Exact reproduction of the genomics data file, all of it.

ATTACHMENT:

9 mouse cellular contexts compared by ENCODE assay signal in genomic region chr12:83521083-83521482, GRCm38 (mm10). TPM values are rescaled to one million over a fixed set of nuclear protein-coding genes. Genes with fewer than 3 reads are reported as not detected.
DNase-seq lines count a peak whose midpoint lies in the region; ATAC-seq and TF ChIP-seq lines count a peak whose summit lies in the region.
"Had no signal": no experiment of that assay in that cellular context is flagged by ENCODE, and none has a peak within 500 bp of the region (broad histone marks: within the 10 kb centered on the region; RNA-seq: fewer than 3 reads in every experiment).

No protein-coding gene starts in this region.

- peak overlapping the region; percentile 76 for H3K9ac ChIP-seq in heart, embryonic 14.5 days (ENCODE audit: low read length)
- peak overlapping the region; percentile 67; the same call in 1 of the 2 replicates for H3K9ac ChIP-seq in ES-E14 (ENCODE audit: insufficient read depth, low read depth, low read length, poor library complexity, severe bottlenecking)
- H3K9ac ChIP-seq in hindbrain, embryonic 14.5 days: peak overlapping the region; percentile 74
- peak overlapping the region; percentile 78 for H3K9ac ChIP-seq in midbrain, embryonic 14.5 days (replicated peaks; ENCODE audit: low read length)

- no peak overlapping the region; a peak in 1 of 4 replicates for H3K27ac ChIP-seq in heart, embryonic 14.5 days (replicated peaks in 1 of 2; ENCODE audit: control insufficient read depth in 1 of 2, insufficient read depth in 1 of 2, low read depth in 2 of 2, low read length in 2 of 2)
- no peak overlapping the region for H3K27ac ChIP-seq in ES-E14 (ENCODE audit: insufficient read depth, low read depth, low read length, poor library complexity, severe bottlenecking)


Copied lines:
9 mouse cellular contexts compared by ENCODE assay signal in genomic region chr12:83521083-83521482, GRCm38 (mm10). TPM values are rescaled to one million over a fixed set of nuclear protein-coding genes. Genes with fewer than 3 reads are reported as not detected.
DNase-seq lines count a peak whose midpoint lies in the region; ATAC-seq and TF ChIP-seq lines count a peak whose summit lies in the region.
"Had no signal": no experiment of that assay in that cellular context is flagged by ENCODE, and none has a peak within 500 bp of the region (broad histone marks: within the 10 kb centered on the region; RNA-seq: fewer than 3 reads in every experiment).

No protein-coding gene starts in this region.

- peak overlapping the region; percentile 76 for H3K9ac ChIP-seq in heart, embryonic 14.5 days (ENCODE audit: low read length)
- peak overlapping the region; percentile 67; the same call in 1 of the 2 replicates for H3K9ac ChIP-seq in ES-E14 (ENCODE audit: insufficient read depth, low read depth, low read length, poor library complexity, severe bottlenecking)
- H3K9ac ChIP-seq in hindbrain, embryonic 14.5 days: peak overlapping the region; percentile 74
- peak overlapping the region; percentile 78 for H3K9ac ChIP-seq in midbrain, embryonic 14.5 days (replicated peaks; ENCODE audit: low read length)

- no peak overlapping the region; a peak in 1 of 4 replicates for H3K27ac ChIP-seq in heart, embryonic 14.5 days (replicated peaks in 1 of 2; ENCODE audit: control insufficient read depth in 1 of 2, insufficient read depth in 1 of 2, low read depth in 2 of 2, low read length in 2 of 2)
- no peak overlapping the region for H3K27ac ChIP-seq in ES-E14 (ENCODE audit: insufficient read depth, low read depth, low read length, poor library complexity, severe bottlenecking)